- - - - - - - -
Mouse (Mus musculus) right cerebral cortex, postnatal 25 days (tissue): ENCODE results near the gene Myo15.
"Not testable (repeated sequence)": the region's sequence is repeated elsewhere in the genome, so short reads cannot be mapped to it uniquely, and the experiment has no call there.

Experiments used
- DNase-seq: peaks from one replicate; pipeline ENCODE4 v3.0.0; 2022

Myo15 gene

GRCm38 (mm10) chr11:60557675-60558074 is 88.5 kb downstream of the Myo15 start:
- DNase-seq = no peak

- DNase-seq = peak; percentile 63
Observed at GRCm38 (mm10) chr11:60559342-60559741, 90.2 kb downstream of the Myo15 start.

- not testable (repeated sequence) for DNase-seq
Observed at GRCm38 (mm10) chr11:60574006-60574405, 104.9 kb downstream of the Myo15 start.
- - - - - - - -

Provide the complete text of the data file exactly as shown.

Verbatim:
Mouse (Mus musculus) right cerebral cortex, postnatal 25 days (tissue): ENCODE results near the gene Myo15.
"Not testable (repeated sequence)": the region's sequence is repeated elsewhere in the genome, so short reads cannot be mapped to it uniquely, and the experiment has no call there.

Experiments used
- DNase-seq: peaks from one replicate; pipeline ENCODE4 v3.0.0; 2022

Myo15 gene

GRCm38 (mm10) chr11:60557675-60558074 is 88.5 kb downstream of the Myo15 start:
- DNase-seq = no peak

- DNase-seq = peak; percentile 63
Observed at GRCm38 (mm10) chr11:60559342-60559741, 90.2 kb downstream of the Myo15 start.

- not testable (repeated sequence) for DNase-seq
Observed at GRCm38 (mm10) chr11:60574006-60574405, 104.9 kb downstream of the Myo15 start.